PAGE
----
by Mitra Hugo
The Iranians – Books, History, Human Rights
Voices of a Massacre: Untold Stories of Life and Death in Iran, 1988, edited by Nasser Mohajer, is a painstakingly compiled account of the ordeal suffered by the thousands of Iranian political prisoners who perished in the summer of 1988, including the testimonies of those who survived. It bears witness to a national tragedy.
Angela Davis, the famous African-American activist, now a professor at UC Santa Cruz, writes in the introduction to the book, “There may be those who argue that these events took place long ago and that there is little to be done today, but the fact that it has been more than thirty years since this atrocity took place is an even more compelling reason why an international solidarity movement is needed to support the demand to render the Islamic Republic of Iran accountable for past as well as ongoing acts of repression.”
The book, which took ten long years of research to complete, is divided into six chapters in which 25 eyewitnesses talk, in harrowing detail, about the massacre that took place at the end of the Iran-Iraq war, in the summer of 1988, as per a fatwa issued by Ayatollah Ruhollah Khomeini, the founder of the Islamic Republic. Declaring that he had drunk the cup of poison ending the war, Khomeini ordered a “final solution” to the plight of thousands of political prisoners who had been incarcerated for years, having undergone horrible torture and awaiting the termination of their sentences. […]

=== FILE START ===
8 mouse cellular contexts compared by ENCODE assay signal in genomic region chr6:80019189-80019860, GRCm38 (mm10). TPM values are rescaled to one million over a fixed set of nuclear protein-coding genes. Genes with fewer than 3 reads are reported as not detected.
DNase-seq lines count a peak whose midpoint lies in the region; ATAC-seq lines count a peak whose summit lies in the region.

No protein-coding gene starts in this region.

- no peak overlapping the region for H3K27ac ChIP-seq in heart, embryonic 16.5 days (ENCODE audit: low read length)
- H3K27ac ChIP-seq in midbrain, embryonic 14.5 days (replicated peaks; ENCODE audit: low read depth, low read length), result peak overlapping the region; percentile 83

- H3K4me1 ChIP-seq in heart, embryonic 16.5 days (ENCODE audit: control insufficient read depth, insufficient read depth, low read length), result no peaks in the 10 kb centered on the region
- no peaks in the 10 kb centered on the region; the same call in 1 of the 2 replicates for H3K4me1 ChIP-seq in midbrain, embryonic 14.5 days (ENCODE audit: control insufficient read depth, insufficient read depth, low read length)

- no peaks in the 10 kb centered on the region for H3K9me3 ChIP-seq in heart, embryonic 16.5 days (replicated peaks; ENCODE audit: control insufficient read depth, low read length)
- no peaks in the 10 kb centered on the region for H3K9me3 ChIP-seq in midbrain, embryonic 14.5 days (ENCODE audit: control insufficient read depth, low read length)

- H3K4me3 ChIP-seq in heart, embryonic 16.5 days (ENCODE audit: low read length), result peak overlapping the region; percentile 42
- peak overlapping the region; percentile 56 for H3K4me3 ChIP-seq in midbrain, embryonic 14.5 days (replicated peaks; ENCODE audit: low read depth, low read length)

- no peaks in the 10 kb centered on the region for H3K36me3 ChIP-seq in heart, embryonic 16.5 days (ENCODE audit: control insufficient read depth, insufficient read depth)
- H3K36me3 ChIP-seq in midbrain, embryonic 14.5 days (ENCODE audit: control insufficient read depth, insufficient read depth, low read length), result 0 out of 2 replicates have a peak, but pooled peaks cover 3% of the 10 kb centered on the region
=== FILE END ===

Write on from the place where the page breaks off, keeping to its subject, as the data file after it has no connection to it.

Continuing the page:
[continue reading in the original source site] The Iranians – Books, History, Human Rights
Nov 23, 2020